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Trajectories of work ability from mid-life to pensionable age and their association with retirement timing
  1. Prakash K C1,2,
  2. Marianna Virtanen3,
  3. Mika Kivimäki4,5,6,
  4. Jenni Ervasti5,
  5. Jaana Pentti1,2,4,
  6. Jussi Vahtera1,2,
  7. Sari Stenholm1,2
  1. 1 Department of Public Health, University of Turku and Turku University Hospital, Turku, Finland
  2. 2 Centre for Population Health Research, University of Turku and Turku University Hospital, Turku, Finland
  3. 3 School of Educational Sciences and Psychology, Itä-Suomen yliopisto, Joensuu, Finland
  4. 4 Clinicum, Faculty of Medicine, University of Helsinki, Helsinki, Finland
  5. 5 Finnish Institute of Occupational Health, Helsinki, Finland
  6. 6 Department of Epidemiology and Public Health, University College London, London, UK
  1. Correspondence to Dr Prakash K C, Department of Public Health, University of Turku and Turku University Hospital, 20500 Turku, Finland; prakkc{at}; prakashkc10{at}


Background This study aimed to identify the trajectories of work ability over 16 years preceding the individual pensionable age and to examine the association with retirement timing.

Methods The study population consisted of 2612 public sector employees from the Finnish Retirement and Aging study and the Finnish Public Sector study. Participants were grouped into ‘no-extension’ (retired at the individual pensionable date or worked no longer than 6 months after that date) and ‘extension’ (worked more than 6 months after individual pensionable age). Trajectories of self-reported work ability score (0–10) in maximum of eight measurement points over 16 years preceding retirement were examined using the group-based latent trajectory analysis. Log-binomial regression was used to analyse the association between trajectory groups and extended employment.

Results Four stable (‘Stable excellent’, 7%; ‘Stable high’, 62%; ‘Stable medium’, 24%; ‘Low’, 4%) and one decreasing (‘Declining’, 3%) work ability trajectories were identified. After taking into account gender, age, occupational status, marital status and self-rated health, ‘Stable excellent’ trajectory was associated with a higher likelihood of extended employment compared with the ‘Low’ (risk ratio (RR) 2.38, 95% CI 1.21 to 4.68) and to the ‘Declining’ (RR 2.82, 95% CI 1.32 to 6.01) trajectories. There was no difference in retirement timing between ‘Declining’, ‘Low’ and ‘Stable medium’ trajectories.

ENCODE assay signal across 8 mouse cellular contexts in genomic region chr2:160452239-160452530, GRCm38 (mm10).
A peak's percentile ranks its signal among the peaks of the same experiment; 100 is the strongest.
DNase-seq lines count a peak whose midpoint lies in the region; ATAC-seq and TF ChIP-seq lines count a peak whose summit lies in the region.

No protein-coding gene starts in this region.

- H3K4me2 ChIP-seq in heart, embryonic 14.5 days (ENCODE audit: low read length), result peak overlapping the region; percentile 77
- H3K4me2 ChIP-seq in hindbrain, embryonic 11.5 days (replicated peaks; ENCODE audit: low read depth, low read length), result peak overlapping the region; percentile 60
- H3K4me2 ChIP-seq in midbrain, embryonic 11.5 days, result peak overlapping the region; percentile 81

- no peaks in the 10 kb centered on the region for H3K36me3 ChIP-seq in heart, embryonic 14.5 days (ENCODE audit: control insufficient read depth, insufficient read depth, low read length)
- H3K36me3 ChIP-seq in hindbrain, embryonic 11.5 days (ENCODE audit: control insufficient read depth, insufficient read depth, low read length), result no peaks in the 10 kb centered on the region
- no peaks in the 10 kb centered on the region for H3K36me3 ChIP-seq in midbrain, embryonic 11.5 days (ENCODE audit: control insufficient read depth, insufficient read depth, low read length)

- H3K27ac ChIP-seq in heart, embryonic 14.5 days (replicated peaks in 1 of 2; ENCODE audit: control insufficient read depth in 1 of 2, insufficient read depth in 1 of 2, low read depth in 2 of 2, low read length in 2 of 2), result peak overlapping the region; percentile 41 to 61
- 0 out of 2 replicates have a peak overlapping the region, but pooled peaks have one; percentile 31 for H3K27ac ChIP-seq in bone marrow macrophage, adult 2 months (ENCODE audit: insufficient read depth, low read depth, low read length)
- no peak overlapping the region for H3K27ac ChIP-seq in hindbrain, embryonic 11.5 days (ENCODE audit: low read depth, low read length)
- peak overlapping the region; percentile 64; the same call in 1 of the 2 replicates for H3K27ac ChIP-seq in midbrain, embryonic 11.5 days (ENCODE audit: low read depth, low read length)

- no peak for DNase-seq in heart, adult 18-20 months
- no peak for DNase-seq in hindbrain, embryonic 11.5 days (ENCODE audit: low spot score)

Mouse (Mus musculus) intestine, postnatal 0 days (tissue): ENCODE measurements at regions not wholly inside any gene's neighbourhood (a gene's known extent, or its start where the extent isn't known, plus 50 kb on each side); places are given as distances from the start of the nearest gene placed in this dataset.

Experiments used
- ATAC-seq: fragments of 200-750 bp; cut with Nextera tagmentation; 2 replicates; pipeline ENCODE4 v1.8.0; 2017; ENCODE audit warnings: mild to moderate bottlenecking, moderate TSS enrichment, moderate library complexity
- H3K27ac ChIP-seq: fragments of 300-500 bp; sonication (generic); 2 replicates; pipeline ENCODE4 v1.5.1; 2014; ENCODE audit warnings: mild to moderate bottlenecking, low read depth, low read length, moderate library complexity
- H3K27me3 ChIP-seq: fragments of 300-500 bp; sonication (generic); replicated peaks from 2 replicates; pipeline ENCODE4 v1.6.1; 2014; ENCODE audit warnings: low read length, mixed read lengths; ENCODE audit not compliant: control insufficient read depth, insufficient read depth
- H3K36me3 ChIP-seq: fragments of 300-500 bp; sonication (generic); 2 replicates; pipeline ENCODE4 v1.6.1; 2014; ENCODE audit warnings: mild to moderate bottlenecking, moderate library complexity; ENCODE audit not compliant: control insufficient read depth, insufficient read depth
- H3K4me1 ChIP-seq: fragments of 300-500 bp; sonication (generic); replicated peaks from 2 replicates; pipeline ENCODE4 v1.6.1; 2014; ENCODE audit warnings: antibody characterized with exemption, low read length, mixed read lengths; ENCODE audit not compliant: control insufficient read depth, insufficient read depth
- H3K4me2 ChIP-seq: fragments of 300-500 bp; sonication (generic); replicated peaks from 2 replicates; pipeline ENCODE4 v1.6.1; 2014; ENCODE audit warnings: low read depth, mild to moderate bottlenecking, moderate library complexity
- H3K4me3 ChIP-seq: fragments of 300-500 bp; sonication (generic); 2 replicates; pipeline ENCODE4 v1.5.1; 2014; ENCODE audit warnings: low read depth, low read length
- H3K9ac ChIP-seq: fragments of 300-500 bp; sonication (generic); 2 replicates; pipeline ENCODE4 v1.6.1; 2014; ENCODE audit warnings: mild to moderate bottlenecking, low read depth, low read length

Conclusion Work ability remained relatively stable among majority of the participants over 16 years of follow-up. Stable excellent work ability from mid-life to late career was associated with higher likelihood of extending employment beyond individual pensionable age than those with low or declining work ability.

  • employment
  • epidemiology of ageing
  • workplace
  • cohort studies

Data availability statement

Data are available upon reasonable request.

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Data availability statement

Data are available upon reasonable request.

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  • Contributors SS, JV, MK, MV and JE contributed to the planning, conception, design and implementation of the study. PKC, JP and SS contributed to the finalisation and analysis of the data. PKC drafted the manuscript. SS, JP, JV, MK, JE and MV contributed to critical revision of the manuscript in different phases, until it was finalised.

  • Funding This work was supported by the Academy of Finland (286294, 319246 and 294154 to SS; 321409 and 329240 to JV), the Finnish Work Environment Fund (118060 to SS; 190172 to MV; partly by 190306 to PKC) and the NordForsk (70521 to JV).

  • Disclaimer The funders had no role in study design, data collection and analysis, decision to publish or preparation of the manuscript.

  • Competing interests None declared.

  • Provenance and peer review Not commissioned; externally peer reviewed.

  • Supplemental material This content has been supplied by the author(s). It has not been vetted by BMJ Publishing Group Limited (BMJ) and may not have been peer-reviewed. Any opinions or recommendations discussed are solely those of the author(s) and are not endorsed by BMJ. BMJ disclaims all liability and responsibility arising from any reliance placed on the content. Where the content includes any translated material, BMJ does not warrant the accuracy and reliability of the translations (including but not limited to local regulations, clinical guidelines, terminology, drug names and drug dosages), and is not responsible for any error and/or omissions arising from translation and adaptation or otherwise.